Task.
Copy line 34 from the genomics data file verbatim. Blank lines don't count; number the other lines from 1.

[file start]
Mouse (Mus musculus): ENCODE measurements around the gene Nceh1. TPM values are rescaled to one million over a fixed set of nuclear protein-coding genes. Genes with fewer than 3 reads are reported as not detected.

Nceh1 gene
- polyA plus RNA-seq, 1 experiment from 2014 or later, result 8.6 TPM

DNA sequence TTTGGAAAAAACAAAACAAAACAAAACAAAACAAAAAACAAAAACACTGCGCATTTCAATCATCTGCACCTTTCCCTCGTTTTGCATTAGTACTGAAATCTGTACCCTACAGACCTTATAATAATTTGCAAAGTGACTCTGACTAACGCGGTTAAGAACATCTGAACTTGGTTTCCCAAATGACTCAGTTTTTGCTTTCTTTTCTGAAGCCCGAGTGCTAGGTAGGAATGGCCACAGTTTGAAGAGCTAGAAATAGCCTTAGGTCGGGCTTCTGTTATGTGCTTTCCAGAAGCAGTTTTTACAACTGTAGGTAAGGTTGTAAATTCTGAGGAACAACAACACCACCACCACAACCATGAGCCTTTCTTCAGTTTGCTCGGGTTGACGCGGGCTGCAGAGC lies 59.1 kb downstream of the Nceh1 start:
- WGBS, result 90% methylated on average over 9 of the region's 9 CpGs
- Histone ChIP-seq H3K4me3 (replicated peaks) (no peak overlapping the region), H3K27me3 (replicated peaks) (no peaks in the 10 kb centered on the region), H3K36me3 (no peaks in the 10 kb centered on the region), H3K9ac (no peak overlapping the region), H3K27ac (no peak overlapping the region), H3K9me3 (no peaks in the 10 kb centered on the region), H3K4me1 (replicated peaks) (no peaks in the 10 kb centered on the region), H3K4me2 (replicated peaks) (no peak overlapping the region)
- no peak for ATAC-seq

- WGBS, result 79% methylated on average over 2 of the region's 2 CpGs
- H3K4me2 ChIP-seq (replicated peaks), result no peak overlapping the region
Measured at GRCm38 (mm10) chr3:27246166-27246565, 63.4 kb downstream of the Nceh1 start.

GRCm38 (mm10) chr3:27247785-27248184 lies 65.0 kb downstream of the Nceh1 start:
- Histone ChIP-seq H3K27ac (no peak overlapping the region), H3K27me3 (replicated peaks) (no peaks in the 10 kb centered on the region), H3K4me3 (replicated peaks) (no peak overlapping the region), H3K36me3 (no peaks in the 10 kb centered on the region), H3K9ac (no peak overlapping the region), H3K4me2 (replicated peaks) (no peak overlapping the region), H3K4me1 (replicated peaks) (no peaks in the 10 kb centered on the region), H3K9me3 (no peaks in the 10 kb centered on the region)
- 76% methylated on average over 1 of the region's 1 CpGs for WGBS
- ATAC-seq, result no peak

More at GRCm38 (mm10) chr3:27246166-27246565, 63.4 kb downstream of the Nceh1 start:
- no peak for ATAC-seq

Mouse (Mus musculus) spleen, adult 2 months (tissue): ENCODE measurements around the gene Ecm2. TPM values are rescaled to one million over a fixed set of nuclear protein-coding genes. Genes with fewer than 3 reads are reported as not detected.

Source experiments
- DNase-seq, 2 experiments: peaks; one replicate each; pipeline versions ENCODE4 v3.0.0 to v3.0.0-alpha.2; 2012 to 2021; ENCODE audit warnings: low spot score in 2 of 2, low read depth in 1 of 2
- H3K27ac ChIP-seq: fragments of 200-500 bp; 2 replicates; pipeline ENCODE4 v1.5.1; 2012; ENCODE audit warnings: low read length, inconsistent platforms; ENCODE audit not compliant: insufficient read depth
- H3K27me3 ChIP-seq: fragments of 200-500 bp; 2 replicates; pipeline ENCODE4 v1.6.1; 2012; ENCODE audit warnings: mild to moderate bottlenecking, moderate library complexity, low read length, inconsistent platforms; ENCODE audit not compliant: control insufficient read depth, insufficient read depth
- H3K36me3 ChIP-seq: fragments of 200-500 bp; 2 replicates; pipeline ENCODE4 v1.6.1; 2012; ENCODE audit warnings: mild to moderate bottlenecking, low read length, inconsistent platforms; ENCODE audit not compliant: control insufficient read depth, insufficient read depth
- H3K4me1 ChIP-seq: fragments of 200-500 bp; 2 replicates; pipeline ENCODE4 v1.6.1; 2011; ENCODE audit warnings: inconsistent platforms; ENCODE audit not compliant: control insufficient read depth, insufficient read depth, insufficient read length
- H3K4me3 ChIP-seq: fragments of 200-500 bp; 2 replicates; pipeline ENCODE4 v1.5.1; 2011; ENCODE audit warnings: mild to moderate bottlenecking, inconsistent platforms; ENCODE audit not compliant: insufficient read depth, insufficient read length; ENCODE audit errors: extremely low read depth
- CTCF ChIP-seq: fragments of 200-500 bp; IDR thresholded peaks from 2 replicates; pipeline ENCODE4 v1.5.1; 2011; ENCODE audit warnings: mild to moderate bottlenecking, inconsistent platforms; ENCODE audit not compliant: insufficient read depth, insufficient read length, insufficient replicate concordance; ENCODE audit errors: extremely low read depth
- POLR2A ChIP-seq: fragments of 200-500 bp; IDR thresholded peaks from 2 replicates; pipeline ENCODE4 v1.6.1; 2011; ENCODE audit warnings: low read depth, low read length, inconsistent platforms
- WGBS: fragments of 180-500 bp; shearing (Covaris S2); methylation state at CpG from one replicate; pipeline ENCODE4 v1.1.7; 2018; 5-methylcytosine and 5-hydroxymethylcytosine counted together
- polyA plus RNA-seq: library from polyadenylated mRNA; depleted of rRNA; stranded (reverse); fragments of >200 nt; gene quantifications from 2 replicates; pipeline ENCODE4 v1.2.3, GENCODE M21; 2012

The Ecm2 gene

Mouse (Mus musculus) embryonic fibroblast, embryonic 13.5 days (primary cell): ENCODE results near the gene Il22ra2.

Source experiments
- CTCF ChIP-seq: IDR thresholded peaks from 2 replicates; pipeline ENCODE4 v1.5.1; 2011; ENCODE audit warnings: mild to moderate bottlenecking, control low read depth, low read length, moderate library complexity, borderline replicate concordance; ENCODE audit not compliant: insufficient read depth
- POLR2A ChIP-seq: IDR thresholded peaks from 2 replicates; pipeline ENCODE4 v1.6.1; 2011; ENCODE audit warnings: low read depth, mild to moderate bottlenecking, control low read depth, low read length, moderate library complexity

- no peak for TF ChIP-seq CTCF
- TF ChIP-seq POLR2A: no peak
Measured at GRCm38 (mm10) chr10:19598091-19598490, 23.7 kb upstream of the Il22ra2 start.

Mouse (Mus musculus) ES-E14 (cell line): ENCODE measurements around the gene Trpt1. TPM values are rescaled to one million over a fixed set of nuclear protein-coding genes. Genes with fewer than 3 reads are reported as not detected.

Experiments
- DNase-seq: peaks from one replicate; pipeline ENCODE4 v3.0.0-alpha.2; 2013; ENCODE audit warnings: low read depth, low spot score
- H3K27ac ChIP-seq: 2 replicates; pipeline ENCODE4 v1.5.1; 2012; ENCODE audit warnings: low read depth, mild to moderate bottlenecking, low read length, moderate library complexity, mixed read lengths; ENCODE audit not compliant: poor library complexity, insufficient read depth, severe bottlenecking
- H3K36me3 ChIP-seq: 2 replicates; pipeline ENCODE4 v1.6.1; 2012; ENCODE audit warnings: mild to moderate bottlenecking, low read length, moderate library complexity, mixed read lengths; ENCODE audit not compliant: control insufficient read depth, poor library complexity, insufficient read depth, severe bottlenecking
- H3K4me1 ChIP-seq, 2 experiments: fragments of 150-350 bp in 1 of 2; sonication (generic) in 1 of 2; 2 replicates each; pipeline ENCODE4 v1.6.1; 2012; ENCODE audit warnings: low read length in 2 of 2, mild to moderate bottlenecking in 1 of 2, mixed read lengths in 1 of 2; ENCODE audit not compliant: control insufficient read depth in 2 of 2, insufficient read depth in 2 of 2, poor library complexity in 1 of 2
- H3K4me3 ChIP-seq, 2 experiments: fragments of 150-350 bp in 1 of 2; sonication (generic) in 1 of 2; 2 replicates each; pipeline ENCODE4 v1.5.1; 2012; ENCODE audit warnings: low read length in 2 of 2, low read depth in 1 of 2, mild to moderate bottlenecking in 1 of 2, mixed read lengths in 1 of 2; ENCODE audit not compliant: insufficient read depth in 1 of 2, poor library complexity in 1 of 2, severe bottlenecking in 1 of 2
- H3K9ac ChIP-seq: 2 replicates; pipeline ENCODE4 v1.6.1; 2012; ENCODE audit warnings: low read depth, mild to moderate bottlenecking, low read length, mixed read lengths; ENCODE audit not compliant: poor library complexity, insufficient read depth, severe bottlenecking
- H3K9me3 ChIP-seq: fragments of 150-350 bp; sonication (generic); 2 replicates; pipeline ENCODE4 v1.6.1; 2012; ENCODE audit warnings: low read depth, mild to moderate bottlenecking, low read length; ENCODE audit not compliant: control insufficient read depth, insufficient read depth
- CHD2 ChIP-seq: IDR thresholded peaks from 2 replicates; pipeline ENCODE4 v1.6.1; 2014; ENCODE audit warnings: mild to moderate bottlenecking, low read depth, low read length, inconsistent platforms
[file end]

- no peak for TF ChIP-seq CTCF